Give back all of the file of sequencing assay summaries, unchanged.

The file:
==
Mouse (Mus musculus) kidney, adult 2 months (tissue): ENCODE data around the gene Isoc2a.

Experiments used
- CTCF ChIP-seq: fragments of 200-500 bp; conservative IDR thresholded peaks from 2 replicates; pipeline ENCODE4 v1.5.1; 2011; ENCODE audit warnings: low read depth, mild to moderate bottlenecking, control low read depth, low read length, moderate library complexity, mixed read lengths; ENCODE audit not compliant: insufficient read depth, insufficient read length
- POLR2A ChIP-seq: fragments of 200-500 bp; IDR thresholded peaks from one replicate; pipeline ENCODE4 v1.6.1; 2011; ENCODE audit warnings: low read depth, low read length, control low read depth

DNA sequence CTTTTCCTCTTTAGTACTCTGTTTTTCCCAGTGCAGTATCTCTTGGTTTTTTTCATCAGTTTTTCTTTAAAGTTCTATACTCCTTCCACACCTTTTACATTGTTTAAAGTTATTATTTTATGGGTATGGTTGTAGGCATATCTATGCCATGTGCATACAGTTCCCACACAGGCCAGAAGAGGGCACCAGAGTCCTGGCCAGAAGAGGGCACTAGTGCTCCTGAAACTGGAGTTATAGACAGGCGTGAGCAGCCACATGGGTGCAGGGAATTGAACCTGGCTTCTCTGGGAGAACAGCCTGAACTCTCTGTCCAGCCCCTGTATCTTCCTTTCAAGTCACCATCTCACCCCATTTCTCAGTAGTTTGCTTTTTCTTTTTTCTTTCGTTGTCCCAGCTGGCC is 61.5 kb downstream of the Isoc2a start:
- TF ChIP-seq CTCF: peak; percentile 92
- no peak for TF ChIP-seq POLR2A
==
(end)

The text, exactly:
Mouse (Mus musculus) kidney, adult 2 months (tissue): ENCODE data around the gene Isoc2a.

Experiments used
- CTCF ChIP-seq: fragments of 200-500 bp; conservative IDR thresholded peaks from 2 replicates; pipeline ENCODE4 v1.5.1; 2011; ENCODE audit warnings: low read depth, mild to moderate bottlenecking, control low read depth, low read length, moderate library complexity, mixed read lengths; ENCODE audit not compliant: insufficient read depth, insufficient read length
- POLR2A ChIP-seq: fragments of 200-500 bp; IDR thresholded peaks from one replicate; pipeline ENCODE4 v1.6.1; 2011; ENCODE audit warnings: low read depth, low read length, control low read depth

DNA sequence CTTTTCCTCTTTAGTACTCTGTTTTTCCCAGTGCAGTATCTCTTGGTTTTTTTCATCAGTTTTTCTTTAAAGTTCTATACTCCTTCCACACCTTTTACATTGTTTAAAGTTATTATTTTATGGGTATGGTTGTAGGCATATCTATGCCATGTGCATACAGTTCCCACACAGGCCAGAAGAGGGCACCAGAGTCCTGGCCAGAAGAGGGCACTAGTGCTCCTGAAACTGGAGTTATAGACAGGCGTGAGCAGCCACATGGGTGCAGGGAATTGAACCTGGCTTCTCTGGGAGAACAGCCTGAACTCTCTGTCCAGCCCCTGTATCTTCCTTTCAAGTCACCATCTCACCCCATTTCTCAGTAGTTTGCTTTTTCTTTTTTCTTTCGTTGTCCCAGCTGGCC is 61.5 kb downstream of the Isoc2a start:
- TF ChIP-seq CTCF: peak; percentile 92
- no peak for TF ChIP-seq POLR2A